I agree with the aliases source file, but working on the fly & being able to explore, check, edit via the current note is extremely helpful. Perhaps an option could be a plugin panel which shows you the content from the aliases file of the current note you’re viewing and also allow you to edit or add more. Similar to the Backlink or Tag panel. We could have an Alias panel, with various options, and but it’s all tied back to the aliases file.

This way we can see essentially metadata on the note, but without cluttering the file & all the other reasons you listed and if anyone wanted to embed them in the note itself for whatever reason, an inverse of @Spec04’s solution could be an possible solution. Putting the all aliases from the single aliases file into all their respective notes.

There are some good ideas here. As a medium-term step, perhaps the aliases.yml file could become aliases.md with all of the aliases defined in YAML frontmatter. That way the file can at least be opened/edited in Obsidian and placed wherever the user likes. It wouldn’t sync the location to the current note or anything, but that’s probably the most that could be expected without this being a plugin.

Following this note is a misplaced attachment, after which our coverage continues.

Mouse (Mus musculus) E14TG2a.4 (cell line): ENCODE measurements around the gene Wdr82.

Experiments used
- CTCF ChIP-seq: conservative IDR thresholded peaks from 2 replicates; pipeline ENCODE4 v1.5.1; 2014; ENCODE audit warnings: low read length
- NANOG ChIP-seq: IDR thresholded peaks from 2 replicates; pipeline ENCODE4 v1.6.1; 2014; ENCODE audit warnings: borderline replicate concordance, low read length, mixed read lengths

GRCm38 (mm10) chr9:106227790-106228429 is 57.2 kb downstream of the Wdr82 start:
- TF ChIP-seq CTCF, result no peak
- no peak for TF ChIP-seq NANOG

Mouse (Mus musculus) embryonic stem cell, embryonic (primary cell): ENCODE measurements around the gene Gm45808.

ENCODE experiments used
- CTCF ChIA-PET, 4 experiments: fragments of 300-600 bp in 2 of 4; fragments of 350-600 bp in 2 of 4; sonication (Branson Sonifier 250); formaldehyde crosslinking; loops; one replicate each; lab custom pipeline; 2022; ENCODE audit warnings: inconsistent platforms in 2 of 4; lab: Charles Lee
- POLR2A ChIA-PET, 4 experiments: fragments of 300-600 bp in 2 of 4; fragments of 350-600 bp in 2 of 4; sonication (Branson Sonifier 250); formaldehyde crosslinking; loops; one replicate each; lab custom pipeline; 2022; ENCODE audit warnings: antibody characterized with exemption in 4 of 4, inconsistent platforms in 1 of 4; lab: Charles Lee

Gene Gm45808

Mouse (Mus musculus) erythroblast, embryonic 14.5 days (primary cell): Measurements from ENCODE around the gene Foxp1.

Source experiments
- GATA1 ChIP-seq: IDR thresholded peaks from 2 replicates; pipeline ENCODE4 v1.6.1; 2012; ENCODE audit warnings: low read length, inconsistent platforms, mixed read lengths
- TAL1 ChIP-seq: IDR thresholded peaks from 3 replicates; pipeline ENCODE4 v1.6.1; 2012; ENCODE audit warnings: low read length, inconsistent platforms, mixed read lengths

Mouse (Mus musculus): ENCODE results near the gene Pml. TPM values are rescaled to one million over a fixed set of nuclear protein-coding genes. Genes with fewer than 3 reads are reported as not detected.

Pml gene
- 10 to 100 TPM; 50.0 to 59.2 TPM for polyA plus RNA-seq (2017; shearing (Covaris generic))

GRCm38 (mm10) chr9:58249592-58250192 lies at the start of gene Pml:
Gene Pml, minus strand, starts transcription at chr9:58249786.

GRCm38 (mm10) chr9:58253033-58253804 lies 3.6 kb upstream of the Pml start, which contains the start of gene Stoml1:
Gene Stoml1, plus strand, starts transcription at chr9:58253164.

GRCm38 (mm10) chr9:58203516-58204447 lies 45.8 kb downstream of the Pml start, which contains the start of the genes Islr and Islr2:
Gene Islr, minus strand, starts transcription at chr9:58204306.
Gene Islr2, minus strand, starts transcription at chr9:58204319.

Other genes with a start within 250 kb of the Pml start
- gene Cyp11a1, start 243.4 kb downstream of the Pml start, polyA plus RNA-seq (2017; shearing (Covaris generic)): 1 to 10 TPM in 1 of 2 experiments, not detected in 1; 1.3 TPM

I’ve been hanging back to see what happens with the plugin community and where the devs go with aliases. They’ve added aliases to the roadmap (although with no detail), but I would expect that their aliases feature will be the authority for any other plugins/tools that use aliases. That needs to play out before deciding how to proceed. I also don’t really have a lot of time to commit to porting to a plugin and maintaining it right now.

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If you’re an AutoHotKey user, this tool integrates nicely with that. I set up AHK scripts for linking and unlinking.